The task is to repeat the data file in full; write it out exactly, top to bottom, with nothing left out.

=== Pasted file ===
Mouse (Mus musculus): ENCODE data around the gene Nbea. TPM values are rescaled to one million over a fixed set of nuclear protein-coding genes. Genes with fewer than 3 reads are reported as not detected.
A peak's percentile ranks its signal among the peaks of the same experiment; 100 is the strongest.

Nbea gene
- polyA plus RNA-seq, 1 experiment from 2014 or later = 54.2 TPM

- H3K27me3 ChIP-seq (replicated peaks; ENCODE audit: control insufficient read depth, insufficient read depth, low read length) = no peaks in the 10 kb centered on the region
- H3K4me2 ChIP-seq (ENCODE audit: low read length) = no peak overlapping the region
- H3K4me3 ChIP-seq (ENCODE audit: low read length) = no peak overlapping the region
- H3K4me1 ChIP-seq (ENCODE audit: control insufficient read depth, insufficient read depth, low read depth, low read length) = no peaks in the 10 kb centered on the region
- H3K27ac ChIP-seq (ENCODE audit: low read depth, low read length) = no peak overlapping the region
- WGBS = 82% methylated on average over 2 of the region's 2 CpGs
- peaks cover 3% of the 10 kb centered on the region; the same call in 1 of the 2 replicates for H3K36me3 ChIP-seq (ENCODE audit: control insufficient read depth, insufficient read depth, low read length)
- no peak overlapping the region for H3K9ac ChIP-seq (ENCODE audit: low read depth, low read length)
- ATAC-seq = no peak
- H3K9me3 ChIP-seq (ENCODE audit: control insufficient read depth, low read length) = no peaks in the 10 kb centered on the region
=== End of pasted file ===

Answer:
Mouse (Mus musculus): ENCODE data around the gene Nbea. TPM values are rescaled to one million over a fixed set of nuclear protein-coding genes. Genes with fewer than 3 reads are reported as not detected.
A peak's percentile ranks its signal among the peaks of the same experiment; 100 is the strongest.

Nbea gene
- polyA plus RNA-seq, 1 experiment from 2014 or later = 54.2 TPM

- H3K27me3 ChIP-seq (replicated peaks; ENCODE audit: control insufficient read depth, insufficient read depth, low read length) = no peaks in the 10 kb centered on the region
- H3K4me2 ChIP-seq (ENCODE audit: low read length) = no peak overlapping the region
- H3K4me3 ChIP-seq (ENCODE audit: low read length) = no peak overlapping the region
- H3K4me1 ChIP-seq (ENCODE audit: control insufficient read depth, insufficient read depth, low read depth, low read length) = no peaks in the 10 kb centered on the region
- H3K27ac ChIP-seq (ENCODE audit: low read depth, low read length) = no peak overlapping the region
- WGBS = 82% methylated on average over 2 of the region's 2 CpGs
- peaks cover 3% of the 10 kb centered on the region; the same call in 1 of the 2 replicates for H3K36me3 ChIP-seq (ENCODE audit: control insufficient read depth, insufficient read depth, low read length)
- no peak overlapping the region for H3K9ac ChIP-seq (ENCODE audit: low read depth, low read length)
- ATAC-seq = no peak
- H3K9me3 ChIP-seq (ENCODE audit: control insufficient read depth, low read length) = no peaks in the 10 kb centered on the region